In this article, we will see the definition of

**Internal rate of return or IRR**, Internal rate of return is often used to analyze investment decisions in that given two cash flow streams, generally the one with the highest internal rate of return is preferred.

Definition: To keep it simple, just keep this in mind, the internal rate of return of a cash flow stream is that return which will make the present value of the cash flow stream equal to zero.

From this definition, it's very obvious that Internal rate of return calculation doesn't depend on interest rate, whereas Net Present Value calculation is.

We know that the Net Present Value of a cash flow stream (x

_{1}, x

_{2}, x

_{3},....,x

_{n}) at an yearly interest rate 'r' for 'n' periods is given by

The internal rate of return is that value of 'r' (IRR) which will make the Net Present value of the cash flow stream equal to zero.

Example:

Find the internal rate of return of a cash flow stream (-2, 1, 1, 1) at an annual interest rate 10% (does this matter to our computation).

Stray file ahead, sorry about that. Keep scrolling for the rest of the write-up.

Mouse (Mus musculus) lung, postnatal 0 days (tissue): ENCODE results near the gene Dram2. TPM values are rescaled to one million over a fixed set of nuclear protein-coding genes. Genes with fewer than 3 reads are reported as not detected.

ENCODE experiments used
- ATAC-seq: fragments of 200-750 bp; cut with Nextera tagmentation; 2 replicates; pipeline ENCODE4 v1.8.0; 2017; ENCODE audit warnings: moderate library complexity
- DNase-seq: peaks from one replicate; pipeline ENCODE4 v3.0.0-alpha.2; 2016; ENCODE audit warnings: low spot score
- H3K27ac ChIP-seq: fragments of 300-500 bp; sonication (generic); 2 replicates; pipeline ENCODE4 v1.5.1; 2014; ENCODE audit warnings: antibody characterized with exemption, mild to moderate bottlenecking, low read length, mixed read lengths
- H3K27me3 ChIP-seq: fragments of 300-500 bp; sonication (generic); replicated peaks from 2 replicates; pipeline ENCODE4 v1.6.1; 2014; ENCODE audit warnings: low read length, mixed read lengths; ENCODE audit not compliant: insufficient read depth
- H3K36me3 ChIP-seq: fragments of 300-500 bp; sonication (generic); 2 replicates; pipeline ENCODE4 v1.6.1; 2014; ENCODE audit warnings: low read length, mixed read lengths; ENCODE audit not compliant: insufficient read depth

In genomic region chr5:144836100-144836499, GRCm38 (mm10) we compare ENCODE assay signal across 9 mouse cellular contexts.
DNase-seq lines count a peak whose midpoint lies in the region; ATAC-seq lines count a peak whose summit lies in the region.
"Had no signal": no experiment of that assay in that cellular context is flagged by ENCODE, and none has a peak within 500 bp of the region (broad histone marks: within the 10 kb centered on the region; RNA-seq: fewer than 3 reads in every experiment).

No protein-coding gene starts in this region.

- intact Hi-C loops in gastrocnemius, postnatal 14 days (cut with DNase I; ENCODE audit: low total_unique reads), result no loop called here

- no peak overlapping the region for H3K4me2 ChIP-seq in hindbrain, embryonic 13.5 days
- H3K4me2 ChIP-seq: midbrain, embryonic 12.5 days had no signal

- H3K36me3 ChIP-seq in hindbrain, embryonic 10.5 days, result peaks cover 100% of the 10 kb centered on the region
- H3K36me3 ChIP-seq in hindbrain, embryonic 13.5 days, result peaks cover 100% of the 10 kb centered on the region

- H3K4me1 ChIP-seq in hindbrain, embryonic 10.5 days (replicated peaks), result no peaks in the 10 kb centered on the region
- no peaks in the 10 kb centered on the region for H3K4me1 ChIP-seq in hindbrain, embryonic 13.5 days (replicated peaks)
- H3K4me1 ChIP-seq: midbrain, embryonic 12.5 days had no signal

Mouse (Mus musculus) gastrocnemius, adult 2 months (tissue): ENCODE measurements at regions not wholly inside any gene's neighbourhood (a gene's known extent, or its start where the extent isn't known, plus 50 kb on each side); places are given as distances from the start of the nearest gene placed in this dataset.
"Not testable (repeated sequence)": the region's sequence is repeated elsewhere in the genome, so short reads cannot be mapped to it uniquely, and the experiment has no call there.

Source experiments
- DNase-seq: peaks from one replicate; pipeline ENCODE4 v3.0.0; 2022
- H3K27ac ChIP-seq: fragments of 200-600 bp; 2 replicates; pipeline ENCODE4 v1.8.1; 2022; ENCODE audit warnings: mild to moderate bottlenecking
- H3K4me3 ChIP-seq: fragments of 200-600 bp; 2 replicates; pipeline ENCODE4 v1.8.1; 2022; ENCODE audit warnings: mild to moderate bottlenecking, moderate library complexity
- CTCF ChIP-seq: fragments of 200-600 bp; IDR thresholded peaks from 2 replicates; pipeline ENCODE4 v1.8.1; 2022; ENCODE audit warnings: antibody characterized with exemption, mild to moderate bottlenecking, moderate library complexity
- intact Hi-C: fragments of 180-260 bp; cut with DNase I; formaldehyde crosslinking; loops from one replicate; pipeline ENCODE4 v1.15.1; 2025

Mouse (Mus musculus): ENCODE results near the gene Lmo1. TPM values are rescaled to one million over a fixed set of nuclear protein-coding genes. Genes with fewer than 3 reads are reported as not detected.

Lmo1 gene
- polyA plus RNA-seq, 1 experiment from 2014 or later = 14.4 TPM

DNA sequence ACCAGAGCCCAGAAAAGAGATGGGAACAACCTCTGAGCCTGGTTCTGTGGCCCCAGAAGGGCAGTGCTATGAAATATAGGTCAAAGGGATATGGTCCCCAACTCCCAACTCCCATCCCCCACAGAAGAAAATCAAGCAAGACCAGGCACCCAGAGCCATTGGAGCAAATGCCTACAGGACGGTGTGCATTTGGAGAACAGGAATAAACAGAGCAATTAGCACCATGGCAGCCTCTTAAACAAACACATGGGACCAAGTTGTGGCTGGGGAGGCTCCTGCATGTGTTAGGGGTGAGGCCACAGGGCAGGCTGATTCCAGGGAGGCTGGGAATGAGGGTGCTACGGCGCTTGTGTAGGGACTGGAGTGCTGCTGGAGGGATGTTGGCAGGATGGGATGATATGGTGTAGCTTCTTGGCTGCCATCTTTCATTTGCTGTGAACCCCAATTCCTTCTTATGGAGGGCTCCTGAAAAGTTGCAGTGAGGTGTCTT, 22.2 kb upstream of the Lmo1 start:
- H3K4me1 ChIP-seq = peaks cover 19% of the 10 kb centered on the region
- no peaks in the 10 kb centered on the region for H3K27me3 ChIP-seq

The internal rate of the above cash flow stream is given by

-2 + 1 / (1 + IRR) + 1 / (1+ IRR) ^ 2 + 1 / (1 + IRR) ^ 3 = 0

Solving the above equation, we get IRR = 0.2338 or 23.38%

Net Present Value and Internal rate of return are often compared to analyze different investments which raises a question, given a cash flow stream, which analysis would yield the right results, well we will look into that in a future article, it's fun.

The last question/thought of the day: Is there an unique positive solution for Internal rate of return? There is one if the cash flow stream changes from negative to positive or vice versa, for example internal rate of return for the below cash flow streams are unique, positive and equal, please refer Investment Science by Luenberger if you want to explore more on this.

1. Cash flow stream 1: (-1, 0, 3), Internal rate of return IRR = 73.21%

2. Cash flow stream 2: (1, 0, -3) (This equivalent to -(CF1)), Internal rate of return IRR = 73.21% (Obviously, but just remember the sign change in cash flows)

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